“We are extremely concerned about the reported Fannie Mae pilot program to waive title insurance requirements for certain transactions. It appears Fannie Mae is moving beyond its charter and mission directly into the title insurance business. It should raise significant alarm bells,” the trade group wrote in an email to Housing Wire. “If the 2008 financial crisis taught us anything, it is that shortcuts to well-established processes pose great risks to our sound, dependable, and trustworthy real estate system, homeowners, and taxpayers. FHFA should halt this activity.”

The report comes on the heels of Fannie Mae announcing last year that, in limited cases, it would accept attorney opinion letters instead of title insurance.

— Ted Glanzer

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Proud Boys trial disrupted after defense says its witness was paid FBI informant

Washington — Prosecutors in the trial of the Proud Boys conceded Thursday that a witness to be called by the defense had previously been paid by the FBI as a confidential informant in the months before five members of the far-right group were to be tried for seditious conspiracy.  

According to court documents filed late Wednesday by defendant Zachary Rehl, between April 2022 and January 2023, the unnamed female FBI informant was “in contact via telephone, text messaging and other electronic means, with one or more of the counsel for the defense and at least one defendant.” 

Prosecutors say the FBI ended its relationship with the informant upon learning in January that she might be called as a defense witness, in order to ensure she did not provide information about the case to government and violate any defendant’s attorney-client privilege. Confidential human sources are a tool used by federal investigators to obtain information and their identities are usually protected. 

Rehl and four members of the Proud Boys — including leader Enrique Tarrio — are currently on trial for attempting to use force to prevent the peaceful transfer of power from former President Donald Trump to President Joe Biden during the Jan. 6, 2021, Capitol riot. All of them have pleaded not guilty.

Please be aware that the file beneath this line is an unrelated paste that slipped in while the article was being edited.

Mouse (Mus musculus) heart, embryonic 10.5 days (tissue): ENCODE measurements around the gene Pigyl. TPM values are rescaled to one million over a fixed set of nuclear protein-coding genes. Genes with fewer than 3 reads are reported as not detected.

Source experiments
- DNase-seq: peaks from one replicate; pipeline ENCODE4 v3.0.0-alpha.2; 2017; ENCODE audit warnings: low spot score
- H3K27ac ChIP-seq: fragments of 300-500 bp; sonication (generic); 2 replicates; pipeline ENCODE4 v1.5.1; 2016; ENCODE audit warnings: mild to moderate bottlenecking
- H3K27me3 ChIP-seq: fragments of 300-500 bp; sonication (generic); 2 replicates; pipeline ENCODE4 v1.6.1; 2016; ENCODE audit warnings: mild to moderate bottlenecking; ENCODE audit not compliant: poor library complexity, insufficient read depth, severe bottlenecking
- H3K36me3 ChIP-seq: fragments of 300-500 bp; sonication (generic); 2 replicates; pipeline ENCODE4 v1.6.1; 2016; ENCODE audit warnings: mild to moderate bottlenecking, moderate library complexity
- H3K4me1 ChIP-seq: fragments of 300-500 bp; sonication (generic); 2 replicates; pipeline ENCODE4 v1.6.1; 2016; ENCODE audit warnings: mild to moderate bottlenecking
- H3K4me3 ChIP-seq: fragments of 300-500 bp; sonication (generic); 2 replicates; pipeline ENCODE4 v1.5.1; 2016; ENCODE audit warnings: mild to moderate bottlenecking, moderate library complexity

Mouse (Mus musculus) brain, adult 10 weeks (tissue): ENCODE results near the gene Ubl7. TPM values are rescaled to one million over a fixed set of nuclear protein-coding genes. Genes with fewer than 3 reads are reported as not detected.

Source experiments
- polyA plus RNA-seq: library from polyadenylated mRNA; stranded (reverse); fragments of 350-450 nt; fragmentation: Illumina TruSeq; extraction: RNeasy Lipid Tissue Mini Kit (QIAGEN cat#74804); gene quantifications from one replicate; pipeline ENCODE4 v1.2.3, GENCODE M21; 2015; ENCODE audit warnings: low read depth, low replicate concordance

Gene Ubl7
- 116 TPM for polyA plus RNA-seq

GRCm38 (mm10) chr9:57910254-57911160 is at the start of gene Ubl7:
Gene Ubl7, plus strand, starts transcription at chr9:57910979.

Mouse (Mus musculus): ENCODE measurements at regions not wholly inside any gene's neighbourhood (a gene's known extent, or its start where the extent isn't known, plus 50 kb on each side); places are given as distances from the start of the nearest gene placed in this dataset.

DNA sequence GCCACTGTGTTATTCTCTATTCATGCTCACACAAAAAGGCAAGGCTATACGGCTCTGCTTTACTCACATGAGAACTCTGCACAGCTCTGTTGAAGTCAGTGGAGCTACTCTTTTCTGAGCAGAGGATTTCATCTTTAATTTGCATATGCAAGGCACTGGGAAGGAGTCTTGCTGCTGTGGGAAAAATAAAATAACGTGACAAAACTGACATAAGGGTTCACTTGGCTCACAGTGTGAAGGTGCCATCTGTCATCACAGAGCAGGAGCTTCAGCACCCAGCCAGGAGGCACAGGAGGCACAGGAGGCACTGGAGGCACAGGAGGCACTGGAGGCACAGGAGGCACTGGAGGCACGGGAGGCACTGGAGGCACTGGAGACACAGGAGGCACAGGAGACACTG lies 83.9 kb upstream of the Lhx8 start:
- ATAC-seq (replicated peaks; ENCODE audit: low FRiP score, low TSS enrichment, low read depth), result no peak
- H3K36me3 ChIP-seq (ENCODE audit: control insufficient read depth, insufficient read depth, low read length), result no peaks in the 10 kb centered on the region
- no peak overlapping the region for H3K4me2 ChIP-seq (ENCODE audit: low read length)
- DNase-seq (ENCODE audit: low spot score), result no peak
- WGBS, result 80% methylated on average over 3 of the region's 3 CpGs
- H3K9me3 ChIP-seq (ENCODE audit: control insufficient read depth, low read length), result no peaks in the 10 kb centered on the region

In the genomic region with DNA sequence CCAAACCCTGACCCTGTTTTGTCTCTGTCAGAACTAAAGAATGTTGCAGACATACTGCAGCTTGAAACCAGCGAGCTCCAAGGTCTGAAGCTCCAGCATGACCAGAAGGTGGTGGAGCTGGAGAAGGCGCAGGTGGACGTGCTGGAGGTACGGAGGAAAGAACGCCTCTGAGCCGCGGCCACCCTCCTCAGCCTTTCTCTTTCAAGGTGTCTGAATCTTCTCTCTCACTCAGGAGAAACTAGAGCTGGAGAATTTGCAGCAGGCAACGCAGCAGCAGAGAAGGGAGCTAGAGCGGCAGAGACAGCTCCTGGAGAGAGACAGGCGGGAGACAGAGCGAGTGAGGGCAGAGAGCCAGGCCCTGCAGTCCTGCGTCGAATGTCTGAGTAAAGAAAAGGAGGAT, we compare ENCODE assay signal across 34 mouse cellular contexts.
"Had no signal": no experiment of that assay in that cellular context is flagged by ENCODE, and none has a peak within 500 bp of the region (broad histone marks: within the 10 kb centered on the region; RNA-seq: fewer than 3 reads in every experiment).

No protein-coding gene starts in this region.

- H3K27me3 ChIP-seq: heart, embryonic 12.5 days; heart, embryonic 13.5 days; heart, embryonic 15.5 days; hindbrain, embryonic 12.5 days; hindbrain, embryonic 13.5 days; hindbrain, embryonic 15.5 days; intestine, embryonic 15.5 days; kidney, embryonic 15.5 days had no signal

In court on Thursday, attorneys for Tarrio revealed they intended to call the anonymous witness, but they grew concerned after prosecutors told them she had previously acted as a confidential human source for federal investigators. 

Court papers revealed the informant had allegedly attended prayer meetings with “one or more” of the defendants’ families. 

“The government disclosed this information for the first time on the day before the witness was scheduled to appear,” Rehl’s attorney alleged in court documents. 

Prosecutors said in court on Thursday they had only

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Missouri attorney general subpoenas case dismissal list as part of Kim Gardner probe

ST. LOUIS — The Missouri Attorney General’s Office issued a wide-ranging subpoena to the St. Louis courts on Wednesday seeking a trove of records as part of a suit to remove Circuit Attorney Kimberly M. Gardner from office.

The subpoena offers a further glimpse into the case Attorney General Andrew Bailey is building against Gardner, who Bailey argues has been neglectful of her duty as the city’s top prosecutor.

Bailey’s document asks for, among other things, a list of cases dismissed by Gardner’s office and the average length of time cases are pending — two data points that could be key as Bailey’s office tries to illustrate that Gardner has failed to prosecute some cases while allowing others to languish for years. Those same issues have been repeated targets of criticism of the office in recent years.

In an effort to oust Gardner, Bailey filed a “quo warranto” petition late last month amid a firestorm over prosecutors’ handling of a pending robbery case that left a man free despite violating his bond dozens of times. Police said the man, Daniel Riley, caused a crash that pinned a 17-year-old volleyball player from Tennessee between two cars and resulted in both her legs being amputated.

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Along with the case dismissals, Bailey argued that Gardner’s office has failed to keep victims informed and has failed to review or act upon thousands of cases submitted by St. Louis police.

The attorney general’s office immediately issued a 34-point subpoena to the circuit attorney’s office, seeking records including victim complaints, copies of Gardner’s personnel file and copies of warrant applications considered and refused.

Officials then notified Gardner and her top aides they would be deposed. They also asked for documents from Mayor Tishaura O. Jones and Comptroller Darlene Green.

The courts